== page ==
Foreign representatives may be required to pay security into court for their recognition applications under the Model Law on Cross Border Insolvency (Model Law). The measure is proposed to correct irregularities between proceedings conducted in multiple jurisdictions.
Foreign representatives administering the reorganisation or liquidation of a company may witness a shift in court practices in their future recognition applications under the Model Law by being required to pay into court an amount by way of security. The aim of this measure would be to ensure local courts are informed of any changes to the status of foreign insolvency proceedings or foreign representatives.
The proposal was made in obiter by Justice Rares in Board of Directors of Rizzo-Bottiglieri-De Carlini Armatori SpA v Rizzo-Bottiglieri-De Carlini Armatori SpA  FCA 153 at , which is but one of four proceedings in which the fate of Italian shipping fleet company, Rizzo-Bottiglieri-De Carlini Armatori SPA (Company), has hung in the balance, raising in its wake novel issues about the Cross-Border Insolvency Act 2008 (Cth) and the Model Law – the present case being no exception.
- On 24 May 2016, the board of the Company commenced, for the third time, concordato preventivo (reconstruction proceeding) in Court of Torre Annunziata, Naples (Italian Court).
- On 14 February 2017 the Federal Court of Australia made interim orders in respect of an application by the Company’s board that included an order to stay any judicial proceedings against the Company. The purpose of the orders was to support the third concordato preventivo by protecting the company’s assets in, or that may have sailed into, Australia.
- On 31 May 2017 the creditors of the Company voted against the third reconstruction proceeding.
- On 10 January 2018 the Italian Court published its decision to dissolve the third reconstruction proceeding.
- Subsequently three trustees were appointed by the Italian Court to administer the liquidation of the Company. They applied for interim relief to the Federal Court, for a stay of any judicial proceedings against the Company or any of its assets, rights, liabilities or obligations, pending the hearing of an application for recognition of the foreign main liquidation proceedings in Italy and their role as foreign representatives in it.
- The trustees also sought leave to intervene in the earlier recognition proceeding, that supported the efficacy of the third concordato preventivo and orders to dismiss that recognition proceeding.
- The trustees’ applications was the subject of the present proceeding before Rares J in the Federal Court.
The bases of the trustees’ application for leave to intervene in the earlier recognition proceeding and for orders dismissing that proceeding were because there was a substantial change in the recognised foreign concordato preventivo and the status of the board (as plaintiff in the recognition proceeding). This substantial change occurred when the Italian Court’ made orders to dissolve those proceedings and appoint the trustees.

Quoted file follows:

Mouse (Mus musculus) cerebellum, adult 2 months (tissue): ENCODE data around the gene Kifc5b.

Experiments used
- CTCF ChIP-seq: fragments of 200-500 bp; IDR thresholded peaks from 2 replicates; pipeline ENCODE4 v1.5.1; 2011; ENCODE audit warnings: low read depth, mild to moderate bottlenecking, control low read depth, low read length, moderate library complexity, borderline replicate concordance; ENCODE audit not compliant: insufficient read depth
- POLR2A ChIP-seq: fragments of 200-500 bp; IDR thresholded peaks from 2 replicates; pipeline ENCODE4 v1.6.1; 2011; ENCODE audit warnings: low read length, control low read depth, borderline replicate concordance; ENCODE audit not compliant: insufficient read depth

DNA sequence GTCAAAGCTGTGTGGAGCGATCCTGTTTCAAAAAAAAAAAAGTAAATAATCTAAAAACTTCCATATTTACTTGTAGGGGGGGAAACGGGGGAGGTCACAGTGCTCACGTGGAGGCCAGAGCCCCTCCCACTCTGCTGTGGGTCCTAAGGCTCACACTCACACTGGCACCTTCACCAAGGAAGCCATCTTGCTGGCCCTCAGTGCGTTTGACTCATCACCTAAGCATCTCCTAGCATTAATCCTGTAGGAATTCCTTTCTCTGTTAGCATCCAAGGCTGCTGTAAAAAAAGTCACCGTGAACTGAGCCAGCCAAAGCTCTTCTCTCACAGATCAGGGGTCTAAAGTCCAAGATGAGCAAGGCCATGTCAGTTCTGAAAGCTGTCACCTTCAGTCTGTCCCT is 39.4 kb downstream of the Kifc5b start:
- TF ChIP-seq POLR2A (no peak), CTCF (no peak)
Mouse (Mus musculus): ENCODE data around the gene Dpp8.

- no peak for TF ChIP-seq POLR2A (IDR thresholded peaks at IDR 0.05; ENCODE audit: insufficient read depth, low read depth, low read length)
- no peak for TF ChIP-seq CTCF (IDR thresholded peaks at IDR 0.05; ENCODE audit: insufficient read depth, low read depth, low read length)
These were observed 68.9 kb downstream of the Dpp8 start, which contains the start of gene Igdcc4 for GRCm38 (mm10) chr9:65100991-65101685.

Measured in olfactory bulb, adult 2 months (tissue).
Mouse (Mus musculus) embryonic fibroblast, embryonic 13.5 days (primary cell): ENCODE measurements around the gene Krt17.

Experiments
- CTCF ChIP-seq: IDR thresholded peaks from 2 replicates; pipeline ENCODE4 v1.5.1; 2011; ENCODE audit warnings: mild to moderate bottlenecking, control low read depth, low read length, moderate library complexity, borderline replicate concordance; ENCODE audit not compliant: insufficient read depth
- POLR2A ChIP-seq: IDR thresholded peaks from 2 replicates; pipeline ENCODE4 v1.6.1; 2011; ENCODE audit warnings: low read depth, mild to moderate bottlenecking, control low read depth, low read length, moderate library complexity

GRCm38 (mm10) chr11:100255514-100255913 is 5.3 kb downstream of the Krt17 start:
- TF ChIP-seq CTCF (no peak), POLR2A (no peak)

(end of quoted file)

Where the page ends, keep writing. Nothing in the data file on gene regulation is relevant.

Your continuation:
Rares J observed that the effects of the orders made by the Italian Court were to have already suspended the board’s powers and withdrawn its pre-existing status as debtor in possession of the company. This gave rise to what may be described as an irregularity on the ‘procedural’ balance sheet, with recognition orders in the local, Federal Court, remaining in force “even though”, as Rares J stated, “the jurisdiction of the foreign court has removed the very foundation of, or continuing justification for, the local court’s orders under the Model Law.”
Although Article 18 of the Model Law requires foreign representatives to inform the court of substantial changes to the status of recognised foreign proceedings and foreign representatives’ status, in principle, the grounds for the earlier recognition proceedings commenced by the board had ceased to exist. In practice, the board no longer had resort to funds of the debtor nor a sense of responsibility to draw the Federal Court’s attention to that relevant change.
Rares J observed at  that the situation highlighted a serious lacuna in the way in which Article 18(a) of the Model Law and Division 15A of the Federal Court (Corporations) Rules 2000 (Cth), operated.
To fill that lacuna his Honour suggested that it may be desirable to require foreign representatives to pay into the local court an amount of money by way of security or for the court to fix a period for stay orders. The first option would create an incentive for foreign representatives or their successors to notify the local court of any change in status to the foreign proceeding or foreign representative in order to recover the balance of the security held by the court. The second option would automatically vacate any orders relating to a recognition proceeding where they failed to be extended by the foreign representative, rectifying any irregularities across jurisdictions in the recognition of foreign proceedings, where the foundation for that recognition ceased to exist.
In the present case the Federal Court held, among other things, that the application to intervene in the earlier proceedings, to inform the court of the changes of the status of the foreign proceedings was apposite and the relief sought was appropriate.